The actors do what they can. Goldblum, Vivica Fox,  and Bill Pullman are fine. Pullman tries to do more than the movie wants him to and it shows. William Fitchner as always makes everything just a bit better, but he is so relegated to…sigh. Yeah. Liam Hemsworth shows some charm and is far better than The Hunger Games or Paranoia let me believe he could do.  Jessie T Usher as Dylan Hiller and Maika Monroe (5th Wave, It Follows) as Patricia Whitmore do ok as the older versions of the children from the first film. I felt they were both logical extensions of the kids with the parents they had. Yet through it all….I didn’t care. I felt no tension. No one was given a real moment to deal with the situations. I can’t help but think back to Goldblums desperate breakdown, the death of the first Lady, even the small scene post LA destruction. All created character moments so when something happened you worried what would happen to them. They had characters you hated. Here – I really felt nothing because the movie didn’t allow me to feel anything. They tried to create characters to hate, but mostly succeeded at mild annoyance since nothing of importance happened. The one time they try a character moment it’s so bloody awkward it doesn’t sell. In short, the actors could do nothing here.

Technically? How did we step back in 20 years? It’s ok. I mean it’s not an Asylum or Blumhouse picture. It seemed so damned afraid of practical effects, and if the did exist, there was so much CGI it didn’t matter. The designs were lazy and…you know what.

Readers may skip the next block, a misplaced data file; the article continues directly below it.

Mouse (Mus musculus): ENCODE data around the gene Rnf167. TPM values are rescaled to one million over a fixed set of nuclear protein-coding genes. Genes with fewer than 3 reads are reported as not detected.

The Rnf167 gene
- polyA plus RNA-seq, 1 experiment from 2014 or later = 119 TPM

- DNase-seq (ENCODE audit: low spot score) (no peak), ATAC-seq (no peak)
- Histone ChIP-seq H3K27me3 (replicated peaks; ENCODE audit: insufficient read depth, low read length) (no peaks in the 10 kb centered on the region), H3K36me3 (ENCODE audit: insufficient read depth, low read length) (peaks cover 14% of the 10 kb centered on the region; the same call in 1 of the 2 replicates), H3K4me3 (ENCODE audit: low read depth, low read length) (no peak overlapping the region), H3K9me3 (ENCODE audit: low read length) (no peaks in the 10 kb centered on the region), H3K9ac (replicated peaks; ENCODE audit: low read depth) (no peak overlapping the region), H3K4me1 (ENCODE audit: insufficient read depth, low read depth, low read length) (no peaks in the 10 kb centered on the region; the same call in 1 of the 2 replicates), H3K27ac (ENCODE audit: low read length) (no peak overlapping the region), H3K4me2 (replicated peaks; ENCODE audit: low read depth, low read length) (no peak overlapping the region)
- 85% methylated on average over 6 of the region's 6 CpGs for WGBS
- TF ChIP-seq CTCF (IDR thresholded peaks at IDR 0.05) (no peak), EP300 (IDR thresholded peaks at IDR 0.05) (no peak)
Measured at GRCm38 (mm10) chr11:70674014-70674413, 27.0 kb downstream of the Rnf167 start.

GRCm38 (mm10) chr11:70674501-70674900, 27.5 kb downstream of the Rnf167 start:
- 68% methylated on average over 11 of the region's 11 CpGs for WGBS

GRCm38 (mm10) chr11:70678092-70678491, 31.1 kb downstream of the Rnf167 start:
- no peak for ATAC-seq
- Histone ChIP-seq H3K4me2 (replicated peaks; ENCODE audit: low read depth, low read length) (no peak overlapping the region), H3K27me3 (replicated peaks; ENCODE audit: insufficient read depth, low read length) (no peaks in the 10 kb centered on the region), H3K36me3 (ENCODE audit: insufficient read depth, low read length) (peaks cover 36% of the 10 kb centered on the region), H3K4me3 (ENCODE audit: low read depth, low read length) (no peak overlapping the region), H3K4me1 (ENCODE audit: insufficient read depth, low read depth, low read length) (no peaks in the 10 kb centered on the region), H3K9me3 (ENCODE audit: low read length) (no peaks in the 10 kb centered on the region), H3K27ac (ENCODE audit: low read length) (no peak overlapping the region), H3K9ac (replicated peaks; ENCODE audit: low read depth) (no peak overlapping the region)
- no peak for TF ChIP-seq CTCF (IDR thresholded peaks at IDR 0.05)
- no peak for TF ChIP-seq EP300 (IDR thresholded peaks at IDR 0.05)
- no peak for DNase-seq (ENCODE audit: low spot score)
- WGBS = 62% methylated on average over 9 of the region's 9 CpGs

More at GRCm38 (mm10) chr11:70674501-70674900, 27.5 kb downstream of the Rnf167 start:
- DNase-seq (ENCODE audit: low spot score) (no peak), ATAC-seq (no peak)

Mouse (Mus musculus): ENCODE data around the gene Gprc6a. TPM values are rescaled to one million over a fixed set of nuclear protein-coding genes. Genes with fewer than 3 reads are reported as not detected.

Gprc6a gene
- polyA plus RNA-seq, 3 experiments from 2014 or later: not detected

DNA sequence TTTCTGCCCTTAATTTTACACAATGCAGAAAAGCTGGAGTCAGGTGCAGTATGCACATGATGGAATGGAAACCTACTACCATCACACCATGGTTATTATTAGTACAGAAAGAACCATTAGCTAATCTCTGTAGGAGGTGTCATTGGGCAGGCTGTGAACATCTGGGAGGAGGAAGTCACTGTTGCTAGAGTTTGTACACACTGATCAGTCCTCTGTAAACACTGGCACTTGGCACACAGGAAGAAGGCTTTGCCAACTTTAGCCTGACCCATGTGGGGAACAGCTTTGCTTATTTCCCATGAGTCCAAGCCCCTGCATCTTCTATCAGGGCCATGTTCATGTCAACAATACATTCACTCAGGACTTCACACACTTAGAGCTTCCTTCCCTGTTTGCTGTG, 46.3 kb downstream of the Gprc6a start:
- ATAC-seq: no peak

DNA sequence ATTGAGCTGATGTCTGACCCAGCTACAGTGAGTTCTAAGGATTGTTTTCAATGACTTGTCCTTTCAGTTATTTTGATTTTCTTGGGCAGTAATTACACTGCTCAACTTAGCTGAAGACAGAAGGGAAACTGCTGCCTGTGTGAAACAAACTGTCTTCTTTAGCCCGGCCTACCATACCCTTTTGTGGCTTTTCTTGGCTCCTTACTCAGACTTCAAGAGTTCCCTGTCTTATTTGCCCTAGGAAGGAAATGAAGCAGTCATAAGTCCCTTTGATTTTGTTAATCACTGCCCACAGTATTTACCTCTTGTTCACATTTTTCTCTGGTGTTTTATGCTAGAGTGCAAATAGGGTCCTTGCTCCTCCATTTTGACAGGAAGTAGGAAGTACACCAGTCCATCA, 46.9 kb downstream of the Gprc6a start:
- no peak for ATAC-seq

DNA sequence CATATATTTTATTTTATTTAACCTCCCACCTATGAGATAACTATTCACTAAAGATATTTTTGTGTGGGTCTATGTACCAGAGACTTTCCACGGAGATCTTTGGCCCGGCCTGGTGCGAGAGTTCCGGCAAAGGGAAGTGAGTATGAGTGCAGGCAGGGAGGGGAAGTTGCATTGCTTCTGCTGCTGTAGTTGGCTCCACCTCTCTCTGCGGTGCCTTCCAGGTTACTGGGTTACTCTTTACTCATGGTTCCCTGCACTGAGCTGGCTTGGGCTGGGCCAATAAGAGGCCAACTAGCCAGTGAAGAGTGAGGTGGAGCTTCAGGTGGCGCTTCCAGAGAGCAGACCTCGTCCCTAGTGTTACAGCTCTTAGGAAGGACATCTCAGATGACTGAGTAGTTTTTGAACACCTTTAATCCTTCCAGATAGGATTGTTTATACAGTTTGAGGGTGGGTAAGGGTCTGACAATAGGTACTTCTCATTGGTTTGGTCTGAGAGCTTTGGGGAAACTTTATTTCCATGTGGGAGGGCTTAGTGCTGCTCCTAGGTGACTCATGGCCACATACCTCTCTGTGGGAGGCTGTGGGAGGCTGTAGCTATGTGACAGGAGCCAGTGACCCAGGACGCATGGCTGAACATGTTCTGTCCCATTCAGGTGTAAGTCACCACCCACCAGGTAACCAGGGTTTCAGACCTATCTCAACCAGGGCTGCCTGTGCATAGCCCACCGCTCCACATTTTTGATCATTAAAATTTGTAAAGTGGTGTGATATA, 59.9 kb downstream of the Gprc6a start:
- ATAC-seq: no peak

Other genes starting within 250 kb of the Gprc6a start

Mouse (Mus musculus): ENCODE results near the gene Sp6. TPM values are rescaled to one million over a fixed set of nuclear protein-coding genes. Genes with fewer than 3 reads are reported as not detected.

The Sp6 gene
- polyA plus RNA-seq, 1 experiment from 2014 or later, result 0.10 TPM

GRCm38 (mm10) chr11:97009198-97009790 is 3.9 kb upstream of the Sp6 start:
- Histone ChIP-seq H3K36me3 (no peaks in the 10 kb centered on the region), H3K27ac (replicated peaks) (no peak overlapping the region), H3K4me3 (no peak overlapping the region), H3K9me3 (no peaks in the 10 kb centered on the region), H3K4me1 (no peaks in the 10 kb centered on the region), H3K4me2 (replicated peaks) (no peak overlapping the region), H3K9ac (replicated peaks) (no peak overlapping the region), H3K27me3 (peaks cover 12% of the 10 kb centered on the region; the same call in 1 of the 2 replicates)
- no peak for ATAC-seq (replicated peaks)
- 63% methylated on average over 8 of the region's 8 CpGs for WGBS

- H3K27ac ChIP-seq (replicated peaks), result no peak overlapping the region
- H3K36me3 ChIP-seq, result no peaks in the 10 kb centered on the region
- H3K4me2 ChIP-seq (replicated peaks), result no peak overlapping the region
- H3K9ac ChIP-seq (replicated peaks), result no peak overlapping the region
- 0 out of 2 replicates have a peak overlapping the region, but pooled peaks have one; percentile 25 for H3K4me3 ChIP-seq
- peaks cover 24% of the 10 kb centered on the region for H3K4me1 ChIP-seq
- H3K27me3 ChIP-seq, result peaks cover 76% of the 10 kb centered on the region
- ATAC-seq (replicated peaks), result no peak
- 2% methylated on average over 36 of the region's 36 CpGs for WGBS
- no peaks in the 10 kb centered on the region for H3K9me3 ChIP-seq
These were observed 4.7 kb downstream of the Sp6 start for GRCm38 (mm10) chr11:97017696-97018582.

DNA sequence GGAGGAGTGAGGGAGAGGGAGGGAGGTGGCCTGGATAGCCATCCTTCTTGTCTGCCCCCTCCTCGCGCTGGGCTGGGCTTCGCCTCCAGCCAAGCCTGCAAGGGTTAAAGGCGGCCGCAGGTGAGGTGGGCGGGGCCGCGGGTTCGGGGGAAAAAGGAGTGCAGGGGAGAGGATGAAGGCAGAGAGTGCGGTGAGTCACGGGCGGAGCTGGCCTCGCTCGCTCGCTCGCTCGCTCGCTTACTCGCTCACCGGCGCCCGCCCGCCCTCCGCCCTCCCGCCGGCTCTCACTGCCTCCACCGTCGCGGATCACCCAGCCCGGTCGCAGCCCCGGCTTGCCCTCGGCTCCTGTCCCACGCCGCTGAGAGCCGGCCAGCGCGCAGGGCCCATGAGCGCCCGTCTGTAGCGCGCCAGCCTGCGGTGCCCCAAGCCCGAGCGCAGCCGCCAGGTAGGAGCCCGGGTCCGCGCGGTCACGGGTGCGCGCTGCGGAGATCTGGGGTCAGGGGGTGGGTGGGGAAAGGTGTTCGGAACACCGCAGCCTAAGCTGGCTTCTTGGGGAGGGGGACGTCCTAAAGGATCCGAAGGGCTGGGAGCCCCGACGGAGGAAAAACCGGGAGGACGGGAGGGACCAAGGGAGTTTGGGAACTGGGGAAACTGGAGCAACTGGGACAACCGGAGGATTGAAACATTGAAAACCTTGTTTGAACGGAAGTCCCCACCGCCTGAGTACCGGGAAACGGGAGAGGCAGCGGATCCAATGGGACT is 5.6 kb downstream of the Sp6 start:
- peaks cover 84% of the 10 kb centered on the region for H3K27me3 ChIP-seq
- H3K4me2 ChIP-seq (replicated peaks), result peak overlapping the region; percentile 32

TL;DR

I am tired of writing about this movie. I am tired of putting effort into telling you about it because it is clear to me the writers and directors didn’t care either. They were already trying to set up for Independence Day 3 so nothing here mattered. I have heard of actors phoning it in, but a director? Thats new.

Yes, there are scenes to enjoy. Yes, I laughed a few times. I do really enjoy the fact we used the alien tech! FINALLY a movie that does that. For the most part I didn’t care. The Circus was not enough. The spectacle didn’t cut it.

Should you see it?

Meh. It’s as hollow as a basketball. I was entertained as it has some fun moments, but I can’t give a recommendation here; unless you truly have nothing better to do or are morbidly curious. There will be a lot of folks who like this and good on em! I just…blargh.

Go see Finding Dory or something, I hear it is really good.

Will I buy it when it comes out?

Sure…if it has a directors cut with an extra 30 minutes for making me care about these characters.

 

At this point I am hoping Legend of Tarzan next week surprises me.

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One thought on “Darke Reviews | Independence Day Resurgence (2016)

  1. Pingback: Darke Reviews – Best and Worst of 2016 | Amused in the Dark